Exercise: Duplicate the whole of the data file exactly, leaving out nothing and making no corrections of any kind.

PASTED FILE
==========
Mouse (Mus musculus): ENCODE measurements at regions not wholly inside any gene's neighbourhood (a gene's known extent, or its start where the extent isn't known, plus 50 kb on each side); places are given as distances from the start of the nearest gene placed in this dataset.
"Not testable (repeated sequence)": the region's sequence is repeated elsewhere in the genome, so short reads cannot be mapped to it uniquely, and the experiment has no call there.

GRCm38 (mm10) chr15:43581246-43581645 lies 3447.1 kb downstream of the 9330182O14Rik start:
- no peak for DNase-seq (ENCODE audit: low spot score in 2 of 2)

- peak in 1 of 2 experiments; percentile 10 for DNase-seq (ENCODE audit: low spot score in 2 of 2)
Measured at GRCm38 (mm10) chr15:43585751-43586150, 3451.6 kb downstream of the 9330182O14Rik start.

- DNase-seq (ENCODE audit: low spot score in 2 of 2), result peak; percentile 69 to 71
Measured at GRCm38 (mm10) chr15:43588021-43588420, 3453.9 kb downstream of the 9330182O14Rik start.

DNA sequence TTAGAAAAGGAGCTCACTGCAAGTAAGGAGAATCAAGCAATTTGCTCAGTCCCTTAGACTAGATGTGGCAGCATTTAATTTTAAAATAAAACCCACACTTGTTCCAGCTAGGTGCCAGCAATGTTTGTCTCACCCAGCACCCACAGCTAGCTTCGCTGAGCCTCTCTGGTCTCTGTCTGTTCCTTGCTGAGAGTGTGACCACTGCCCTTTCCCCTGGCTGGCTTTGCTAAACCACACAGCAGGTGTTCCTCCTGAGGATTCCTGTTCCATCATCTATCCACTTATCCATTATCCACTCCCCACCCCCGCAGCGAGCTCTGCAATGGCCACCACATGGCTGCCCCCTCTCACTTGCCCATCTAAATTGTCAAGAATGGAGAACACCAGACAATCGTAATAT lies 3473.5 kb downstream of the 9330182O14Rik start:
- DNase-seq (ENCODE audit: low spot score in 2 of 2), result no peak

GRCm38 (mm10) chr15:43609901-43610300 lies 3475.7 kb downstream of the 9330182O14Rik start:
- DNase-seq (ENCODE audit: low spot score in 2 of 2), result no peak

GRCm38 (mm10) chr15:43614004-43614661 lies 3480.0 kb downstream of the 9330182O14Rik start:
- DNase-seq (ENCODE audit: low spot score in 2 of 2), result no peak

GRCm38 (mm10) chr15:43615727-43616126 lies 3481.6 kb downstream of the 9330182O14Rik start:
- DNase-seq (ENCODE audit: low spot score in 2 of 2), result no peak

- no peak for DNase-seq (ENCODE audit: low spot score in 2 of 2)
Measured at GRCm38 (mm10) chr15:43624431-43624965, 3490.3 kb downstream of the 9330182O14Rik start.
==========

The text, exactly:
Mouse (Mus musculus): ENCODE measurements at regions not wholly inside any gene's neighbourhood (a gene's known extent, or its start where the extent isn't known, plus 50 kb on each side); places are given as distances from the start of the nearest gene placed in this dataset.
"Not testable (repeated sequence)": the region's sequence is repeated elsewhere in the genome, so short reads cannot be mapped to it uniquely, and the experiment has no call there.

GRCm38 (mm10) chr15:43581246-43581645 lies 3447.1 kb downstream of the 9330182O14Rik start:
- no peak for DNase-seq (ENCODE audit: low spot score in 2 of 2)

- peak in 1 of 2 experiments; percentile 10 for DNase-seq (ENCODE audit: low spot score in 2 of 2)
Measured at GRCm38 (mm10) chr15:43585751-43586150, 3451.6 kb downstream of the 9330182O14Rik start.

- DNase-seq (ENCODE audit: low spot score in 2 of 2), result peak; percentile 69 to 71
Measured at GRCm38 (mm10) chr15:43588021-43588420, 3453.9 kb downstream of the 9330182O14Rik start.

DNA sequence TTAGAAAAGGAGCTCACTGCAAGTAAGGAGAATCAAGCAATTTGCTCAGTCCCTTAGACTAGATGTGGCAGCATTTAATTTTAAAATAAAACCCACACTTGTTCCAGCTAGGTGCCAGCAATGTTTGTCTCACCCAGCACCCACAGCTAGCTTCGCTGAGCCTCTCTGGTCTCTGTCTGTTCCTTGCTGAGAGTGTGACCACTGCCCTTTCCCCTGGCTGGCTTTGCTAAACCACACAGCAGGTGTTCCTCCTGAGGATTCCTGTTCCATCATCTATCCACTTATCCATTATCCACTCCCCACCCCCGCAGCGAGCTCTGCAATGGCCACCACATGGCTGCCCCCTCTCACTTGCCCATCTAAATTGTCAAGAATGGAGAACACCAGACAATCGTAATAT lies 3473.5 kb downstream of the 9330182O14Rik start:
- DNase-seq (ENCODE audit: low spot score in 2 of 2), result no peak

GRCm38 (mm10) chr15:43609901-43610300 lies 3475.7 kb downstream of the 9330182O14Rik start:
- DNase-seq (ENCODE audit: low spot score in 2 of 2), result no peak

GRCm38 (mm10) chr15:43614004-43614661 lies 3480.0 kb downstream of the 9330182O14Rik start:
- DNase-seq (ENCODE audit: low spot score in 2 of 2), result no peak

GRCm38 (mm10) chr15:43615727-43616126 lies 3481.6 kb downstream of the 9330182O14Rik start:
- DNase-seq (ENCODE audit: low spot score in 2 of 2), result no peak

- no peak for DNase-seq (ENCODE audit: low spot score in 2 of 2)
Measured at GRCm38 (mm10) chr15:43624431-43624965, 3490.3 kb downstream of the 9330182O14Rik start.